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Trademark Infringement and Search Engine Advertising

When a personal injury law firm sues a personal injury lawyer referral website for tort liability – well, it is just fun to watch, especially for those of us used to being on the defense side of litigation.

In 2019, Houston’s own Jim Adler, the self-proclaimed “Texas Hammer,” filed a trademark infringement lawsuit against the Accident Injury Legal Center, a lawyer-referral website and call center which solicits and refers personal injury cases to lawyers in exchange for referral fees. 

According to the allegations in the First Amended Complaint, the call center used three of Adler’s federally registered trademarks in its keyword advertising on Google.  As a result, if someone ran a search for “Jim Adler” on their phone, the search results would include a click-to-call advertisement, which, when clicked, would cause the user’s phone to make a call rather than visit a website.  The call center’s representatives would then answer the telephone call using a generic greeting, build a rapport with the caller, then refer the caller to other personal injury lawyers, not Adler.

The trademark infringement case was filed in federal court in Dallas, which originally dismissed the lawsuit on the basis that the call center’s use of Adler’s trademarks as keywords in search engine advertising was not trademark infringement because it was not actually visible to consumers.  Adler appealed the case to the U.S. Court of Appeals for the Fifth Circuit in New Orleans.

On Tuesday, the Fifth Circuit disagreed.  The legal question in a trademark infringement case is whether there is a likelihood of consumer confusion: did the call center’s use of the Adler trademarks in its search engine advertising create a likelihood of consumer confusion?  Whether or not the use of Adler’s trademarks was visible to a consumer “is a relevant but not dispositive factor in determining a likelihood of confusion in search-engine advertising cases.”  The case was sent back to the federal court in Dallas to determine if any trademark infringement had occurred.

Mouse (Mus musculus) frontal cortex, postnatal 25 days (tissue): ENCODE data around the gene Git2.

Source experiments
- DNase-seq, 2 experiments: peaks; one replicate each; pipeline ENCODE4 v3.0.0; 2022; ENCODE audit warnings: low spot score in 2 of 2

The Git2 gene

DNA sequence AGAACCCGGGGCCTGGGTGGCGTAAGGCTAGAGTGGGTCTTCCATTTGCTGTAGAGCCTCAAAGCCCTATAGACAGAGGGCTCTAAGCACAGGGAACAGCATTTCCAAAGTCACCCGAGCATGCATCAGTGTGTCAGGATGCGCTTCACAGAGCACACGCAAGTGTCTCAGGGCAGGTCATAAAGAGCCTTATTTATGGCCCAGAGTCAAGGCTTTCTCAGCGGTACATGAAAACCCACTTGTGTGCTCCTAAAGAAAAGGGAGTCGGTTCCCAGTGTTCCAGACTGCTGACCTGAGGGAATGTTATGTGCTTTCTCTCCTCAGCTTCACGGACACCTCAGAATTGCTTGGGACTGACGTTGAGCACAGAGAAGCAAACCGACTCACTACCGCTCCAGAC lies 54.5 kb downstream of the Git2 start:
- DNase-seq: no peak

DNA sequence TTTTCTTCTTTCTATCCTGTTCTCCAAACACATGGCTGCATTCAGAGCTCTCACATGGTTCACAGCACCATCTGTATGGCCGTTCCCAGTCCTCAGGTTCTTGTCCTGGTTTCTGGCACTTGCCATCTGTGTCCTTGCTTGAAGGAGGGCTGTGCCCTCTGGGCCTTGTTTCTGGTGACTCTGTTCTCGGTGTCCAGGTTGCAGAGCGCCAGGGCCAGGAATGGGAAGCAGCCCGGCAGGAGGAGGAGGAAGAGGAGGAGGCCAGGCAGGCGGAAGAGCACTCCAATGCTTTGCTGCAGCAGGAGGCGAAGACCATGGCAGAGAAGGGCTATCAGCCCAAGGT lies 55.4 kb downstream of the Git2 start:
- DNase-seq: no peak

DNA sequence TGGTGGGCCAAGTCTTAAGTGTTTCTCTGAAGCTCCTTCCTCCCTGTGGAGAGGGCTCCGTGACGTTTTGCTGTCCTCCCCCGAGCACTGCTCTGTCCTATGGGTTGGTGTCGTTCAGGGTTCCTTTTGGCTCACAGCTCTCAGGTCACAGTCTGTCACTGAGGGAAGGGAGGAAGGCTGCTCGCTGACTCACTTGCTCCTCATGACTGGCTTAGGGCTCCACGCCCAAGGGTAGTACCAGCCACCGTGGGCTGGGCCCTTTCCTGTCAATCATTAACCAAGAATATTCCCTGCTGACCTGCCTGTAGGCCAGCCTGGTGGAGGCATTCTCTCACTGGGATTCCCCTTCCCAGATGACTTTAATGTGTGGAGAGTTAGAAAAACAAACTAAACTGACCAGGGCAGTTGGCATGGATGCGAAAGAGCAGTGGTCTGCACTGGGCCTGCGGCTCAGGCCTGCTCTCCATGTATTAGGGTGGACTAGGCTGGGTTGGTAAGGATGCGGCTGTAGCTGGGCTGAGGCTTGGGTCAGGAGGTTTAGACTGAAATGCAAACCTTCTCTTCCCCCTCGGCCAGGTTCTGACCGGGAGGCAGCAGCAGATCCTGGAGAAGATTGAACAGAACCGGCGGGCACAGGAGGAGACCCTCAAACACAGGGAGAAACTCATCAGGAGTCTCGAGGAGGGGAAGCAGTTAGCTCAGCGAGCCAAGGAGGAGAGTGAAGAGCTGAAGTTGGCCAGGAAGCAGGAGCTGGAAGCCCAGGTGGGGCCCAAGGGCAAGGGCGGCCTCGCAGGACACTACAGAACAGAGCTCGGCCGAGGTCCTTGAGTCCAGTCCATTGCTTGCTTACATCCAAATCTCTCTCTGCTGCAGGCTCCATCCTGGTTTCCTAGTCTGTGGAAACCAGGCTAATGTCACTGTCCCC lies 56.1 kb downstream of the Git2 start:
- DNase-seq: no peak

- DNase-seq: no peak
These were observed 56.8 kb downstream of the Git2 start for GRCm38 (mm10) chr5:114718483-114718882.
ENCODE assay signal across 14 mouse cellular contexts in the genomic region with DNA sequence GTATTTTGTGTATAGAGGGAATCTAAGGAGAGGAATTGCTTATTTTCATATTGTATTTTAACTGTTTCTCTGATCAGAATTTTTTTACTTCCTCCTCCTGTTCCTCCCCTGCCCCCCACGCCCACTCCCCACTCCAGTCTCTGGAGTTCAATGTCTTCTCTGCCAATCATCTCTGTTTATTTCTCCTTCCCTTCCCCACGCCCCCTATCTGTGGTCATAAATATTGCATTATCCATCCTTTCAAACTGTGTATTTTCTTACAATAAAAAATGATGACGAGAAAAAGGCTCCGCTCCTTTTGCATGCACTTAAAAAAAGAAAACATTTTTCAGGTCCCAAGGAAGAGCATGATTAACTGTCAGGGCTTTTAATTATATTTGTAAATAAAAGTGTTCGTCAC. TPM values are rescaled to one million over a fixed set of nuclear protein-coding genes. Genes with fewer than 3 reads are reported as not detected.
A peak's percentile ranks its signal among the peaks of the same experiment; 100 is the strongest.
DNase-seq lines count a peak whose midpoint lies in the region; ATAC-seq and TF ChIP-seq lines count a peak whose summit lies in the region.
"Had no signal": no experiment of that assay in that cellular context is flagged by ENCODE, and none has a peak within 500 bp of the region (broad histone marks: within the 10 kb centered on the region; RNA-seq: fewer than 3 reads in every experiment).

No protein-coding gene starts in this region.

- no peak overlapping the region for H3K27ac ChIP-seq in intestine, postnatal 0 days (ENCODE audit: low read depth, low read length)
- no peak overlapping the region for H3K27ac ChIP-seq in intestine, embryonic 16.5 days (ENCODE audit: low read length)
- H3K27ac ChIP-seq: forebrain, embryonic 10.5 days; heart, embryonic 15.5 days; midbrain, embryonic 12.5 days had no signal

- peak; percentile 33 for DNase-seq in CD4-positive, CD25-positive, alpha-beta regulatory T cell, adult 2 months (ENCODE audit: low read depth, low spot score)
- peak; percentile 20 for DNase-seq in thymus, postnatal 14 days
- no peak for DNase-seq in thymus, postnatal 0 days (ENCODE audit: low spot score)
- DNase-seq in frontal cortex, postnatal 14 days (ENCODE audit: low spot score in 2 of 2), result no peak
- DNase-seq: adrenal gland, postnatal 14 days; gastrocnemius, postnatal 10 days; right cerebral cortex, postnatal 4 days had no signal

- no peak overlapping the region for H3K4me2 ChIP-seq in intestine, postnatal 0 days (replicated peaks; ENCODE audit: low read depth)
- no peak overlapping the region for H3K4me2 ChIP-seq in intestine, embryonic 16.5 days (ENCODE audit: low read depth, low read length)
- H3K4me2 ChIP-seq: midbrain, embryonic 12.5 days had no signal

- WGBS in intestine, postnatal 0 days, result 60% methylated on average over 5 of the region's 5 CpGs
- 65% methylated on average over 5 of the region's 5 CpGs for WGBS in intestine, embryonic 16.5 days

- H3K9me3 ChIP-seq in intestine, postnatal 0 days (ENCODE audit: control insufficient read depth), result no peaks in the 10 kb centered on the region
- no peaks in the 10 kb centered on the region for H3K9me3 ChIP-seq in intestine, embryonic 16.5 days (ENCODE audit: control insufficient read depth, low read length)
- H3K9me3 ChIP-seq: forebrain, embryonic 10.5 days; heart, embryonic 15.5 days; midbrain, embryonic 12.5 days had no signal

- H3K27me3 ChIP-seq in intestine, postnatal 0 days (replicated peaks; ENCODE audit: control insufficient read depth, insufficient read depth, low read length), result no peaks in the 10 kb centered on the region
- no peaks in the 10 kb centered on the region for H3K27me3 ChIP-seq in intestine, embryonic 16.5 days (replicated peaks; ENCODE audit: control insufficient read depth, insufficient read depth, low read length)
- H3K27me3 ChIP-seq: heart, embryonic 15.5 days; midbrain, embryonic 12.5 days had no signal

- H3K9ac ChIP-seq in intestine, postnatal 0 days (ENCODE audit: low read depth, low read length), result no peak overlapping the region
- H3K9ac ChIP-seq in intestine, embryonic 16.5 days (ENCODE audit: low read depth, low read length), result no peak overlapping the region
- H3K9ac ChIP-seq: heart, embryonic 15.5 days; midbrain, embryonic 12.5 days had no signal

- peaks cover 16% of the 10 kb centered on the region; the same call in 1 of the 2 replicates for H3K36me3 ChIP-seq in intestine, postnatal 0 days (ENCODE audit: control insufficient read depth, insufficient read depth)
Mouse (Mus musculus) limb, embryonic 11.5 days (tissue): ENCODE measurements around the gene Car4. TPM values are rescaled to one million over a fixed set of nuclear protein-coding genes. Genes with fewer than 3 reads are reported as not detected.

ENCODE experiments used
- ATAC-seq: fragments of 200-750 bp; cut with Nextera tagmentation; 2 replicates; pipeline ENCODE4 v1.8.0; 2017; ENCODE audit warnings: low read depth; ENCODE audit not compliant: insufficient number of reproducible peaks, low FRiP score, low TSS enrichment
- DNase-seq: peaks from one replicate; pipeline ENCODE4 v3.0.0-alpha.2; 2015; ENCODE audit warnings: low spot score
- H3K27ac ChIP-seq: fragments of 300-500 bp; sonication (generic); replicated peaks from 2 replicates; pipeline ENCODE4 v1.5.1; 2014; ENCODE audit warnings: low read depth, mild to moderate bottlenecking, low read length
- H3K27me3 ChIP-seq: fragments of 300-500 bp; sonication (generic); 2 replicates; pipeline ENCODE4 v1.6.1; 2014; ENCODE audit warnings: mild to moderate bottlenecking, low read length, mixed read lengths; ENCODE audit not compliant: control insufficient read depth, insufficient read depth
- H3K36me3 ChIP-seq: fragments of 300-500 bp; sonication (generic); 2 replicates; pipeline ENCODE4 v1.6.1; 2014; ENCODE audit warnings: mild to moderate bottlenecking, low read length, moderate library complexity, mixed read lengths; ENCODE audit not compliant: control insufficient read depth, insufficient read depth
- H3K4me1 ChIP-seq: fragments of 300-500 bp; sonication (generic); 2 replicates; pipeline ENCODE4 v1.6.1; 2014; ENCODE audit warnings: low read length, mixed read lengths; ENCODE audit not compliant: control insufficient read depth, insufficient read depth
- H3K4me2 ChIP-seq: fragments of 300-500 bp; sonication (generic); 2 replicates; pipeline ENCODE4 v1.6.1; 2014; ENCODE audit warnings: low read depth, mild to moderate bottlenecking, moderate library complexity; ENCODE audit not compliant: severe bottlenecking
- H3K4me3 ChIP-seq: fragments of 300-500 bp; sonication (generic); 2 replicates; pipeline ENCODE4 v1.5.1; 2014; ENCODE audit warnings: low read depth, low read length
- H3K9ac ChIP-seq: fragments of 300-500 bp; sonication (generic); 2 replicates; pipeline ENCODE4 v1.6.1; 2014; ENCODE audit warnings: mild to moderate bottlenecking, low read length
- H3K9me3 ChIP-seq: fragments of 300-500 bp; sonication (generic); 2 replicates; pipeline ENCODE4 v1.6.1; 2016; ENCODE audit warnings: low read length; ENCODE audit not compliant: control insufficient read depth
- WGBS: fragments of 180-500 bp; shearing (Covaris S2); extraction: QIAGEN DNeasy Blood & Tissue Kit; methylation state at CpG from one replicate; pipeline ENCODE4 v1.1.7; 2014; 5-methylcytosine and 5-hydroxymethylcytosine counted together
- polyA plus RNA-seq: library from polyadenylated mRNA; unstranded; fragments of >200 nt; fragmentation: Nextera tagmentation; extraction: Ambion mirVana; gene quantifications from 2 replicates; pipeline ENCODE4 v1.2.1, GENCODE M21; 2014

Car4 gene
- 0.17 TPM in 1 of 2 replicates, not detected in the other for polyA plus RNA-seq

My Take: If someone searches Google for “Tom Erdos,” I’d like them to find me, or at least someone actually named “Tom Erdos.”  I have not spent over $100 million on advertising in the Texas marketplace, but if I had, I’d have a lot more reason to be upset.  For a third party to parlay that advertising into their own revenue stream is not right.  I think this is a good result and I think it will be followed by other federal courts.  For that reason, it is now safer to not include your competitors’ registered trademarks in your own search engine advertising.

On a very slightly related note, in 1986, I was collecting unemployment.  I had a Master’s degree in Applied Linguistics, and I had taught the English language to international students at the Language and Culture Center at the University of Houston.  The Middle East oil crisis of the mid- 1980s had hurt the program’s enrollment, and it was my second time to be laid off in six months.  I had already been admitted to U of H Law School’s night program which would start in June, so in the meantime I looked for work at a law firm by sending hundreds of letters to every Houston law firm -- in alphabetical order. 

By early March, my letters were going to the E’s and my interviews were in the A’s and B’s.  One morning, I had a job interview with Jim Adler of Adler & O’Connor.  Mr. Adler was a personal injury attorney even then.  That afternoon, I interviewed with Baker & Kirk,  a law firm formed to help inventors and investors form new tech start-up companies. I told Baker & Kirk about the Adler interview and that, if Adler’s firm called me, I was in no position to turn down a job – but I’d rather work for them.  By the end of the day, Baker & Kirk called me, and I started the next week.  I worked at Baker & Kirk full time for the next seven years, both during and after law school.

They were the last two job interviews I ever had.

May you find joy in what you do and who you are with.